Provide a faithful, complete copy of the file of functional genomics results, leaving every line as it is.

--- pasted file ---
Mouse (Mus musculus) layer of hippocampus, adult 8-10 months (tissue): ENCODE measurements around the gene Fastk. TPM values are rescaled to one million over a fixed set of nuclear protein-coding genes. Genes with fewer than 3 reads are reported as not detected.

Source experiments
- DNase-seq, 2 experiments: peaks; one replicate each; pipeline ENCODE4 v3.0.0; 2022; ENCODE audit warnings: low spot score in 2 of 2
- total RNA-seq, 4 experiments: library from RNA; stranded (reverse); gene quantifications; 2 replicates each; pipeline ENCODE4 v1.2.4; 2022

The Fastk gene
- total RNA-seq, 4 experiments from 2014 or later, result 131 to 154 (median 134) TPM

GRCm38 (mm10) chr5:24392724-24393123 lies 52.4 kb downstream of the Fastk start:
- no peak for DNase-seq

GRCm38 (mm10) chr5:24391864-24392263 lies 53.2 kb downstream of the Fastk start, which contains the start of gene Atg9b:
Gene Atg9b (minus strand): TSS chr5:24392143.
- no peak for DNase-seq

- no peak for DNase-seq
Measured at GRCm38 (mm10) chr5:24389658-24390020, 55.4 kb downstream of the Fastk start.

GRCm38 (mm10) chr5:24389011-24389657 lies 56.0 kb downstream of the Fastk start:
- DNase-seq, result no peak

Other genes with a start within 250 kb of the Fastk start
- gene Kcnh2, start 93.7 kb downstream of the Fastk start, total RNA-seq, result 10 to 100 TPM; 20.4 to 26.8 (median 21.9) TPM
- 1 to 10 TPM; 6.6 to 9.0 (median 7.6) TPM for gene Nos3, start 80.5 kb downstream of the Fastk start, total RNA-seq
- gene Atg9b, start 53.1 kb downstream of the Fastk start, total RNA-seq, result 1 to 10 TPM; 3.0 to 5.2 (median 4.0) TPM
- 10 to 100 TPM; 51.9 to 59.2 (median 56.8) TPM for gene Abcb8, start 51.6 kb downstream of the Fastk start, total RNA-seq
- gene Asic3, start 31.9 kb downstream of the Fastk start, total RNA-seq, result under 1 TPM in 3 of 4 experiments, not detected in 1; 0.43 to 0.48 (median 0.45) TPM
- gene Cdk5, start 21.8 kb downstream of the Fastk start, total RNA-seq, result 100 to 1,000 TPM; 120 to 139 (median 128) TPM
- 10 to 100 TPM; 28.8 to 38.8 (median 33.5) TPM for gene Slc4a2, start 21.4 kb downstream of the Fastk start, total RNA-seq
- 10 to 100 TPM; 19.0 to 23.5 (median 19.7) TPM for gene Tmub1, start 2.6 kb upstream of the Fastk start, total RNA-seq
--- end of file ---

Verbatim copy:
Mouse (Mus musculus) layer of hippocampus, adult 8-10 months (tissue): ENCODE measurements around the gene Fastk. TPM values are rescaled to one million over a fixed set of nuclear protein-coding genes. Genes with fewer than 3 reads are reported as not detected.

Source experiments
- DNase-seq, 2 experiments: peaks; one replicate each; pipeline ENCODE4 v3.0.0; 2022; ENCODE audit warnings: low spot score in 2 of 2
- total RNA-seq, 4 experiments: library from RNA; stranded (reverse); gene quantifications; 2 replicates each; pipeline ENCODE4 v1.2.4; 2022

The Fastk gene
- total RNA-seq, 4 experiments from 2014 or later, result 131 to 154 (median 134) TPM

GRCm38 (mm10) chr5:24392724-24393123 lies 52.4 kb downstream of the Fastk start:
- no peak for DNase-seq

GRCm38 (mm10) chr5:24391864-24392263 lies 53.2 kb downstream of the Fastk start, which contains the start of gene Atg9b:
Gene Atg9b (minus strand): TSS chr5:24392143.
- no peak for DNase-seq

- no peak for DNase-seq
Measured at GRCm38 (mm10) chr5:24389658-24390020, 55.4 kb downstream of the Fastk start.

GRCm38 (mm10) chr5:24389011-24389657 lies 56.0 kb downstream of the Fastk start:
- DNase-seq, result no peak

Other genes with a start within 250 kb of the Fastk start
- gene Kcnh2, start 93.7 kb downstream of the Fastk start, total RNA-seq, result 10 to 100 TPM; 20.4 to 26.8 (median 21.9) TPM
- 1 to 10 TPM; 6.6 to 9.0 (median 7.6) TPM for gene Nos3, start 80.5 kb downstream of the Fastk start, total RNA-seq
- gene Atg9b, start 53.1 kb downstream of the Fastk start, total RNA-seq, result 1 to 10 TPM; 3.0 to 5.2 (median 4.0) TPM
- 10 to 100 TPM; 51.9 to 59.2 (median 56.8) TPM for gene Abcb8, start 51.6 kb downstream of the Fastk start, total RNA-seq
- gene Asic3, start 31.9 kb downstream of the Fastk start, total RNA-seq, result under 1 TPM in 3 of 4 experiments, not detected in 1; 0.43 to 0.48 (median 0.45) TPM
- gene Cdk5, start 21.8 kb downstream of the Fastk start, total RNA-seq, result 100 to 1,000 TPM; 120 to 139 (median 128) TPM
- 10 to 100 TPM; 28.8 to 38.8 (median 33.5) TPM for gene Slc4a2, start 21.4 kb downstream of the Fastk start, total RNA-seq
- 10 to 100 TPM; 19.0 to 23.5 (median 19.7) TPM for gene Tmub1, start 2.6 kb upstream of the Fastk start, total RNA-seq